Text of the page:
Friday, November 18, 2011

engine oil comparison

The most basic criterion for a car owner is to consider the engine's money-saving features. In this area, the diesel engine fares better. Gasoline engines use fuel and air to create combustion. The diesel engine, on the other hand, relies solely on air compression and can attain combustion all by itself, thus doing away with spark plugs and tune ups. This means that diesel types get better fuel economy because of their self-combustion abilities. The diesel fuel, because of its high fuel density, allows diesel-engine drivers to save twenty to thirty percent in fuel consumption. Furthermore, in terms of fuel price, the diesel fuel is cheaper compared to the gas fuel.

However, when pitted against each other for initial affordability, the gasoline engine easily wins. Diesel engines, by known fact, are much more expensive that the gasoline-run ones. This is probably so because of the diesel engine has a stronger torque power compared to that of a gasoline engine. The former has enough torque to haul heavy equipment and can very easily ascend steep terrains. Because the diesel engine was built to sustain added stress of higher compression and cylinder pressure, diesel engines have a longer road life compared to gasoline engines.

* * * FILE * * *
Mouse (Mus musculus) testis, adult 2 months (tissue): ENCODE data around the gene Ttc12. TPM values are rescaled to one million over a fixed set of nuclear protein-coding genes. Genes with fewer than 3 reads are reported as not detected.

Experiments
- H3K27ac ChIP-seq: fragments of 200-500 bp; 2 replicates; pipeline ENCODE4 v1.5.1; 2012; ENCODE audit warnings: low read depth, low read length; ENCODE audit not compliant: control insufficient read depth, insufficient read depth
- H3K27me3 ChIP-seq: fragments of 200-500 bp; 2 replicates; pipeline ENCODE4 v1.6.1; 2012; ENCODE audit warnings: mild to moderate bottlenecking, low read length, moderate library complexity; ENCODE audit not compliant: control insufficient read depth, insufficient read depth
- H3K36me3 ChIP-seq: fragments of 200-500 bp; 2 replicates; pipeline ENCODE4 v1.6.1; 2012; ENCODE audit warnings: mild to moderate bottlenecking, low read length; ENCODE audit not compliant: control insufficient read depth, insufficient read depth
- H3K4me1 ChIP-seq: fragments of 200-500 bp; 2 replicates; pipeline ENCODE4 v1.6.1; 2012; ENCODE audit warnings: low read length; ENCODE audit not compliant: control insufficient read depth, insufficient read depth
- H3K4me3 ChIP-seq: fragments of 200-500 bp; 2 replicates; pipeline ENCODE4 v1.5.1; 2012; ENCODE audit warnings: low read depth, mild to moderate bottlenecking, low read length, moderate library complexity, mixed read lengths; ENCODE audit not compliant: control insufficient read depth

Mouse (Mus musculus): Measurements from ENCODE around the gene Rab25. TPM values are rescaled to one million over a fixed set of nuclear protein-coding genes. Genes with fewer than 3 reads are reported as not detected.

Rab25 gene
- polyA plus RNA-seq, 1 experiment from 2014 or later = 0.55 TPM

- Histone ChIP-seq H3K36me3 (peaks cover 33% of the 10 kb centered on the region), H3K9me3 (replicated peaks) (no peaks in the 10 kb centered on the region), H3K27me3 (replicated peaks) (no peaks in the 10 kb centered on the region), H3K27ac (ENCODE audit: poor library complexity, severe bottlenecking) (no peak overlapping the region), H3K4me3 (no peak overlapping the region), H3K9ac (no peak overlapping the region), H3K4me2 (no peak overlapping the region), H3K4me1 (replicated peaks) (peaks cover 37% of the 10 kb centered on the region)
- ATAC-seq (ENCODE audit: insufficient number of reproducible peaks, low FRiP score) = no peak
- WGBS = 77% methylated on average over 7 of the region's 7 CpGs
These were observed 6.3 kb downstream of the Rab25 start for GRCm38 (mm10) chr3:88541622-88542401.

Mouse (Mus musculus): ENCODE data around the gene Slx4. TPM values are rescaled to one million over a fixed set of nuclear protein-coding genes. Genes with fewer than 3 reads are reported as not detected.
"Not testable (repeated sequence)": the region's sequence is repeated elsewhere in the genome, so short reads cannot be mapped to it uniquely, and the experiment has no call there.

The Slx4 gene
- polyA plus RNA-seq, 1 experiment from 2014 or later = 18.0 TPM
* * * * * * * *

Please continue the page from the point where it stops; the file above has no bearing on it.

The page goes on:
But the diesel engine is not without its quirks and shortcomings. Motorists find the diesel's noisy and rattling run very annoying. Gas engines are far more capable of giving a smooth and relaxed ride as they only vibrate. Gasoline engines perform better in terms of acceleration. Because diesel engines do not have their own spark plugs, it is more difficult to get these engines to start up. This is hard to especially during winter season where the cold weather slows down the rise and combustion of the diesel fuel. There are, however, turbo-diesel variants that are said to deliver quicker acceleration.


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